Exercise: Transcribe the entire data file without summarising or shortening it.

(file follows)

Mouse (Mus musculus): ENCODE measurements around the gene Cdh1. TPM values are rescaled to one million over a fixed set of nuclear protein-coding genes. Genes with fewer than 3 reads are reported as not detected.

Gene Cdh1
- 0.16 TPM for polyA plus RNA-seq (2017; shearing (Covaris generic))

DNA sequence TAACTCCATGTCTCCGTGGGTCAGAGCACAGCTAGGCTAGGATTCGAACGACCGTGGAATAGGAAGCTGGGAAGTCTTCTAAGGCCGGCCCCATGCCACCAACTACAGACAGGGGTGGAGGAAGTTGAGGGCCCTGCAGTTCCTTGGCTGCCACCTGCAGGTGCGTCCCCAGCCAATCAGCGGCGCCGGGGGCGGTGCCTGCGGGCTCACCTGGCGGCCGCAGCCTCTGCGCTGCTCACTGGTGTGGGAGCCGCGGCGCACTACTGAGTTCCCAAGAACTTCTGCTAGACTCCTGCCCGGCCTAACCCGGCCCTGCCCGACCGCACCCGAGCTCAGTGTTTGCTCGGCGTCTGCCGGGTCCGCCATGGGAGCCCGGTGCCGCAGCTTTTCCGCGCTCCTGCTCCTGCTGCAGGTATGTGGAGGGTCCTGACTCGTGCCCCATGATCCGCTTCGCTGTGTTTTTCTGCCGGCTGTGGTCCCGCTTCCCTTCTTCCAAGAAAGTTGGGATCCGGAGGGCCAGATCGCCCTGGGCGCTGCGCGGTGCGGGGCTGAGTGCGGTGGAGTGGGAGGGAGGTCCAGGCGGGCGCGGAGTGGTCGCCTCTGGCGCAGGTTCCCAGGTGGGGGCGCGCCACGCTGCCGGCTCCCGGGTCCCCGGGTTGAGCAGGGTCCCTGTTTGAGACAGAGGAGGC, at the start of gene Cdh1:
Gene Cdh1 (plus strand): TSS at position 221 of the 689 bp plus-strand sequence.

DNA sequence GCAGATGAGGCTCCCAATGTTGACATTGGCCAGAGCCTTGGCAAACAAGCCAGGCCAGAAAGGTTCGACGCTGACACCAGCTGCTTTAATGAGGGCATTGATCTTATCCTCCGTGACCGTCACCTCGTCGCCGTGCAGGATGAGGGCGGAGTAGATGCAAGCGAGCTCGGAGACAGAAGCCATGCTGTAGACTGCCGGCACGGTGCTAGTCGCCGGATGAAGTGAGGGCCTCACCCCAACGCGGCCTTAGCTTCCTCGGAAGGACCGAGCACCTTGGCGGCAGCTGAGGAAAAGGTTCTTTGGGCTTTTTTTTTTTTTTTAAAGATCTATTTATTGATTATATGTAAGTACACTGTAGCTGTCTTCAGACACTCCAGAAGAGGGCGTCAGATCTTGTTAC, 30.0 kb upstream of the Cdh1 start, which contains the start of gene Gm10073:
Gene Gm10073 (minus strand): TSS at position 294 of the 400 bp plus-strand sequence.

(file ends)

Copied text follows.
Mouse (Mus musculus): ENCODE measurements around the gene Cdh1. TPM values are rescaled to one million over a fixed set of nuclear protein-coding genes. Genes with fewer than 3 reads are reported as not detected.

Gene Cdh1
- 0.16 TPM for polyA plus RNA-seq (2017; shearing (Covaris generic))

DNA sequence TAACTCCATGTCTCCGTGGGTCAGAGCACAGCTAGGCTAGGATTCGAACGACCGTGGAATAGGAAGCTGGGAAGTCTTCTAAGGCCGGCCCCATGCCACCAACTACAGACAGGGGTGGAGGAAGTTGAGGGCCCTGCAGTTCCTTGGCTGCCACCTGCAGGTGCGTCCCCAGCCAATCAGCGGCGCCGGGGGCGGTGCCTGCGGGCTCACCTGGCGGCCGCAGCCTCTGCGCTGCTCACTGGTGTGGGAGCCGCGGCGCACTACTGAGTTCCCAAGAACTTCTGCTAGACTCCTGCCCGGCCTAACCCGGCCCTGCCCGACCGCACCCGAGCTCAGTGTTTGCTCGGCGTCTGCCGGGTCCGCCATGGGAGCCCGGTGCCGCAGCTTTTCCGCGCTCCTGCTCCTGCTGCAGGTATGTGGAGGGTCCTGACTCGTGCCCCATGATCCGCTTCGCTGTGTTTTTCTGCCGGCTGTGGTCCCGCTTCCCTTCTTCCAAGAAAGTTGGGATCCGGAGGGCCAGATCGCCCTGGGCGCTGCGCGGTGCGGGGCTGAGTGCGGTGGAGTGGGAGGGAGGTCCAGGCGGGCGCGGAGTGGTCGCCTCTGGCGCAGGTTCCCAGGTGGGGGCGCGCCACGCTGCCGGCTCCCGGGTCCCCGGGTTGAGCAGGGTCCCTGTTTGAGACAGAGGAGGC, at the start of gene Cdh1:
Gene Cdh1 (plus strand): TSS at position 221 of the 689 bp plus-strand sequence.

DNA sequence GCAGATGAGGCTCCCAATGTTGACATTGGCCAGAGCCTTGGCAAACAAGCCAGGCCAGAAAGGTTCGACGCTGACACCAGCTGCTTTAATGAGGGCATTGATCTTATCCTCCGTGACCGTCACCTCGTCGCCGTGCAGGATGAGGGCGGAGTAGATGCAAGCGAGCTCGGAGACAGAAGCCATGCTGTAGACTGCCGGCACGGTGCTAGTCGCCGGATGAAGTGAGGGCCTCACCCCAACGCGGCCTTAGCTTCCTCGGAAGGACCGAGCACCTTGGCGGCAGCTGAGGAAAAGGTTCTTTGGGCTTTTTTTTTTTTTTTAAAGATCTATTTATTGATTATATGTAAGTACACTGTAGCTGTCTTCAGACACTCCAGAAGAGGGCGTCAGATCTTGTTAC, 30.0 kb upstream of the Cdh1 start, which contains the start of gene Gm10073:
Gene Gm10073 (minus strand): TSS at position 294 of the 400 bp plus-strand sequence.